Short Teaching Module: Cultural Exchange Before Modern Times

Litian Swen


Cultural exchange is an integral part of human history and change over time. As cultures have interacted and traded with one another, ideas and goods have spread, wars broken out, and information shared. One way this patterning can be studied historically is by tracing the spread of objects over time. This teaching module focuses on the Silk Road and resulting exchanges between Asia and Europe, and how those exchanges affected the perceptions of those areas by the other.


Cultural exchange was not an intended action through most of human history, but rather a byproduct of interactions for other purposes. For a long time, it was carried out through trade, in which merchandise was the medium between cultures. The Silk Road is one widely studied example; merchants not only carried foreign treasures, but also hints of the mysterious cultures embodied by them. Wars facilitated cultural exchange. The expeditions of Alexander the Great from Europe eastward to the Himalayas in India, and the Mongol Empire expanding from the north China steppe westward to Europe are well known cases of wars and conquests advancing exchanges among different cultural areas.

Tracing the spread of a single object across cultural areas can furnish fascinating details on how in fact cultural exchange took place. For instance, the spread of paper offers multiple angles to observe cultural exchange. Paper was invented in the first century in China, and developed further in later centuries there. In 751, the Baghdad-based Abbasid Caliphate together with the Tibetan empire clashed with troops of China’s Tang dynasty in the Talas region (in today’s Kyrgyzstan) in Central Asia. Chinese troops were defeated, and Chinese craftsmen who were captured in the war brought papermaking technology to Arabs, who then passed it to Europeans. Paper was the material medium, but stories of cultural exchange accompanied its spread. Cultural exchange does not need to involve something significant, and stories behind things that are part of everyday life often raise the interests of a wide audience. Porcelain, silverware, glassware, tea, and spices all have intriguing stories behind them that involve cultural exchange. Tracing the spread of a single object can be a manageable project for students to conduct their own research with the theme of cultural exchange.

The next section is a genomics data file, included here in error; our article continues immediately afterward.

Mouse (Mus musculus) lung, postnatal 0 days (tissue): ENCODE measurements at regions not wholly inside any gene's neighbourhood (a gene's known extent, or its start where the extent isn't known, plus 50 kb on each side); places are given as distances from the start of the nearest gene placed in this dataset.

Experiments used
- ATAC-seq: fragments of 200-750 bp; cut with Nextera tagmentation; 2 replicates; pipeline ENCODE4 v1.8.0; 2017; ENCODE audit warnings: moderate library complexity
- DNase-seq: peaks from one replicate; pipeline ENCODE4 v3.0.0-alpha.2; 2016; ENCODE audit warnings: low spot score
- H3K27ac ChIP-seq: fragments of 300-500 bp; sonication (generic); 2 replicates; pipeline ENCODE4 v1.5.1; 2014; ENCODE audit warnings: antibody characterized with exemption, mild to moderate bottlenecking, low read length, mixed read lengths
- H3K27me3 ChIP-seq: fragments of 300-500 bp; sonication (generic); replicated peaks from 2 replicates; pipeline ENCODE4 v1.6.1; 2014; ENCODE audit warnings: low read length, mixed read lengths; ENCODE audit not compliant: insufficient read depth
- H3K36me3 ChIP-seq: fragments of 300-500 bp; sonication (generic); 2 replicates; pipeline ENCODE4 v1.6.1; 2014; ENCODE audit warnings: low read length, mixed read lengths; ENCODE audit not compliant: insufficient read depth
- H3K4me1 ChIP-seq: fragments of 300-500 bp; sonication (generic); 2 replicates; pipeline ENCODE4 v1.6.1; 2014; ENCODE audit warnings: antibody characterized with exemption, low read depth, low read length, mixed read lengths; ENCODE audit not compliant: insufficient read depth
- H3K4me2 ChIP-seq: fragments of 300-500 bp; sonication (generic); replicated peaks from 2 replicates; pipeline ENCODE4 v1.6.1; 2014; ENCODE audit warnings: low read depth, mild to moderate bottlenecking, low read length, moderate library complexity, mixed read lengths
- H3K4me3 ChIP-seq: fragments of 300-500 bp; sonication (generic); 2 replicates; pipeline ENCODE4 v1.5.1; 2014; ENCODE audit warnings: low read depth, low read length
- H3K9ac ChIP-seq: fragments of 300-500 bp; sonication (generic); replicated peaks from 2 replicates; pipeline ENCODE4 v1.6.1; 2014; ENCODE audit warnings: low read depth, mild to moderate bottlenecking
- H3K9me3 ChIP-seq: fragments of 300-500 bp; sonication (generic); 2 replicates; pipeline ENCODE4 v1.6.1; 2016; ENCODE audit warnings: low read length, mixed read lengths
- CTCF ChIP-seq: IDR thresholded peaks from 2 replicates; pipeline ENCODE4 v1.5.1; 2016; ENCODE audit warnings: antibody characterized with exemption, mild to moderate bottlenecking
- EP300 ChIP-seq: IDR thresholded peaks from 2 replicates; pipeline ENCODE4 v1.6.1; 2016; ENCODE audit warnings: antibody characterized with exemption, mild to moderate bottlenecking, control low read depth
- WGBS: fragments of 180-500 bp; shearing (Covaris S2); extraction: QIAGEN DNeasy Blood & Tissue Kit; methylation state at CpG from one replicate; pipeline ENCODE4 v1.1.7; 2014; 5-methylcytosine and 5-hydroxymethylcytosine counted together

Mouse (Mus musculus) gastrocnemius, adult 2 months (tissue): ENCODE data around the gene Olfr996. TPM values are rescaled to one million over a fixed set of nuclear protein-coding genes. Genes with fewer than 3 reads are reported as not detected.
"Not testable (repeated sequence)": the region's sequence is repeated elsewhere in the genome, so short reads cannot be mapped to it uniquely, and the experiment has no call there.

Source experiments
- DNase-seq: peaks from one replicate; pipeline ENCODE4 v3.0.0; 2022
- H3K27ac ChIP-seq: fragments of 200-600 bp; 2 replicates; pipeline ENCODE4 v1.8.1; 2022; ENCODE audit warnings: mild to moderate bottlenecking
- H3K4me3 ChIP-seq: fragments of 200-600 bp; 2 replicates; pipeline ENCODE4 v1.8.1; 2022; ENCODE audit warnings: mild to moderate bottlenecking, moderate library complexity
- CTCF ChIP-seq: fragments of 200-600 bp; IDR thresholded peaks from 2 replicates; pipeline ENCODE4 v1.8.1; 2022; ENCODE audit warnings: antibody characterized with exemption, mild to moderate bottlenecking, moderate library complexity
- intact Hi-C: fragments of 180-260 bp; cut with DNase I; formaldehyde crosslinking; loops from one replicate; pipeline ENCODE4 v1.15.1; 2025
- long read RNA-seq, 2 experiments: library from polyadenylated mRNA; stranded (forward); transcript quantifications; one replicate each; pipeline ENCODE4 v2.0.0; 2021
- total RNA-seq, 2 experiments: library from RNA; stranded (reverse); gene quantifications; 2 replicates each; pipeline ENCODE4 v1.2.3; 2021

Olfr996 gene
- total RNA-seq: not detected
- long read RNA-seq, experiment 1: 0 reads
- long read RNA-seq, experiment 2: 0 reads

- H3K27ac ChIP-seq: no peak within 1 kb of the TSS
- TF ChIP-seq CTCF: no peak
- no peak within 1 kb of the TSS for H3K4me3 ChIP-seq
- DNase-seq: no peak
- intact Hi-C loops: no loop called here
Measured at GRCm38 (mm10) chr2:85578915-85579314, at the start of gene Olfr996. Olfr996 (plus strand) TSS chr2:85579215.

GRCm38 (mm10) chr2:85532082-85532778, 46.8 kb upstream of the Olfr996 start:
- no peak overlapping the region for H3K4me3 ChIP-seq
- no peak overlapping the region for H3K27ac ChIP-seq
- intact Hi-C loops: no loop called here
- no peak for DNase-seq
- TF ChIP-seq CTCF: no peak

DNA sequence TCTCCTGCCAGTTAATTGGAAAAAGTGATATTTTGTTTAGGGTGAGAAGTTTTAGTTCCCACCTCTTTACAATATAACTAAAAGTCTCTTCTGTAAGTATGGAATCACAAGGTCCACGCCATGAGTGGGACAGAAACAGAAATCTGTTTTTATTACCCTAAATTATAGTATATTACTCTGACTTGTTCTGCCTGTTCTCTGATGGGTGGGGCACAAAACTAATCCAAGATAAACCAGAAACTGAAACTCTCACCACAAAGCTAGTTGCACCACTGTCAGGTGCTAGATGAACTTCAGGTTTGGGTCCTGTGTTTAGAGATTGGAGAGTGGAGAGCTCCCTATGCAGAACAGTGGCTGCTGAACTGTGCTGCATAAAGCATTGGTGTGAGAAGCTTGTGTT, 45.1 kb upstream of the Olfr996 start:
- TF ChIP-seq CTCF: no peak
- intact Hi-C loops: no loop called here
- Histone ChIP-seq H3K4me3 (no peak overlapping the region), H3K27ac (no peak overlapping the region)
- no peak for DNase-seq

Beyond wars and material objects, the main actors in the history of cultural exchange, at least before the twentieth century, were merchants and missionaries. Merchants went far for profit, and missionaries for conversion. In contrast to merchants whose transactions were relatively straightforward, missionaries after reaching foreign places had to go through a prolonged interaction process, which involved learning, understanding, accommodating, and sometimes adapting to new cultures. Notes, letters, and diaries that missionaries wrote about their experiences are all vivid first-hand observations of new cultures in their mind. Many times, those accounts were written from a perspective of cultural comparison, which make them an ideal source for teaching cultural exchange. In Asia, Buddhist monks left abundant accounts in Chinese, Korean, and Japanese. After the sixteenth century, Christian missionaries who benefited from European maritime power reached North and South America, Africa, South Asia, Japan and China, and they sent back to Europe countless different kinds of writings about their new places of residence. Some of these writings were selected, edited, and published to entertain general readers and raise donations. These published writings are easily accessible, and many have now been translated, making them a good resource for students who want to use written primary sources to study cultural exchange.